Trucking wage growth outpaces other industries amid driver shortage

It is a good time to be a long-haul trucker, and they are in demand.

The American Trucking Associations in D.C. have released a new report that shows more than 90% of truckload fleets raised pay in 2021, with an average increase of 10.9%.

Median wages have risen 18% since 2019.



The report said 69% of fleets offered referral bonuses for new drivers in 2021, and 54% offered sign-on bonuses.

The median pay in 2021 was $70,000 plus benefits. Independent drivers with their own rigs can do even better.

“There are also those drivers who prefer to be their own boss and an independent contractor. And if they are a good driver and a good businessperson, then they can do very well as an independent contractor,” said Bob Costello, chief economist at ATA.

There are several reasons for the driver shortage, including demand outstripping supply, and aging drivers. The average age of a driver is 50, compared with 42 for all U.S. workers.

Another reason for the shortage of drivers might, ironically, be the significant increase in wages recently.

“We do know of some drivers that when they get a big pay raise — say an 11% pay raise — they will elect to drive less, make the same money and be home more often,” Costello said.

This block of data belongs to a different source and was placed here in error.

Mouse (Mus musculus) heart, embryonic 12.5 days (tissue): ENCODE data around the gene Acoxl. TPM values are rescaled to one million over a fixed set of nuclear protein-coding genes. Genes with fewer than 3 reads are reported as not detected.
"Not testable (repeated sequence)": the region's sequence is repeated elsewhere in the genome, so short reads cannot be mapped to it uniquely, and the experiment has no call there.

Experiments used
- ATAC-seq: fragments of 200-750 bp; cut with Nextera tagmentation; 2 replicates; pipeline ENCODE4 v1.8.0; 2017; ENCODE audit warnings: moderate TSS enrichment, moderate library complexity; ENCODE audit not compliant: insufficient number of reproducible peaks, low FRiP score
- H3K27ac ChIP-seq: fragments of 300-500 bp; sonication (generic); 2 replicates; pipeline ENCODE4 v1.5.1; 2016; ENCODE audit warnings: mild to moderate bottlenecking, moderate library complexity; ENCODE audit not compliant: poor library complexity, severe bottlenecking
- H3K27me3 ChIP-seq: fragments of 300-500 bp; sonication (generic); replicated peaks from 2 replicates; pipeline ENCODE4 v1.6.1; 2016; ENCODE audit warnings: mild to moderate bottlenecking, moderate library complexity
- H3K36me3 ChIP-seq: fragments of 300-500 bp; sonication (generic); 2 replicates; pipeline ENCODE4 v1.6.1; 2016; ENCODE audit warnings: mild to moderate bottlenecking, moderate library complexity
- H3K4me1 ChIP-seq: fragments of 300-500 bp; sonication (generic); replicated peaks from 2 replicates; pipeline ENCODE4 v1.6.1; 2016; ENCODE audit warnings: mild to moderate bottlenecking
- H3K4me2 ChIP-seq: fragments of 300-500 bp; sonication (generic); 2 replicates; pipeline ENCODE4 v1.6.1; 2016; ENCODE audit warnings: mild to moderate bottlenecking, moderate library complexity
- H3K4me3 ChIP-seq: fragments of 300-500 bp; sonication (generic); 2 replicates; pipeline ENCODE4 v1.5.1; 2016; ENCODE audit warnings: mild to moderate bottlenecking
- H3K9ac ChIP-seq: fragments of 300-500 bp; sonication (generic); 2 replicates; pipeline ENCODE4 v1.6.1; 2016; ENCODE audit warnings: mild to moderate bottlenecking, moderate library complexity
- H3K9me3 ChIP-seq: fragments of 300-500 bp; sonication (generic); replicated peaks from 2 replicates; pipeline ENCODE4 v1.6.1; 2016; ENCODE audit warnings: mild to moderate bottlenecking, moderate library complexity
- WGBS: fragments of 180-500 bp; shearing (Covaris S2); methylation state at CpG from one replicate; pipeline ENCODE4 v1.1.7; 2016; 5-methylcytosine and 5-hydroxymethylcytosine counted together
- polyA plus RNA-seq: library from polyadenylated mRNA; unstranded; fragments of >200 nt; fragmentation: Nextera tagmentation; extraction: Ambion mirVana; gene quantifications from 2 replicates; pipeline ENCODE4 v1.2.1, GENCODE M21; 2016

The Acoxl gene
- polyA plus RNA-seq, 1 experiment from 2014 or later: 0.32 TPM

The issue of aging drivers might be addressed by lowering the minimum age for interstate truck drivers, currently 21 years old. The Infrastructure Bill includes the Drive-Safe Act, a pilot system to allow a pre-determined number of drivers ages 18, 19, and 20 to drive those routes with additional training and oversight.

“If somebody graduates from high school and they don’t go to college or go into the military, they are not going to sit around until they’re 21 to drive interstate freight. So what do they do? They go to fast food, they go to retail, they go to construction,” Costello said.

ATA said the industry is 80,000 jobs short of what is needed, though the number of actual job openings is much higher.

Jeff Clabaugh

Jeff Clabaugh has spent 20 years covering the Washington region's economy and financial markets for WTOP as part of a partnership with the Washington Business Journal, and officially joined the WTOP newsroom staff in January 2016.

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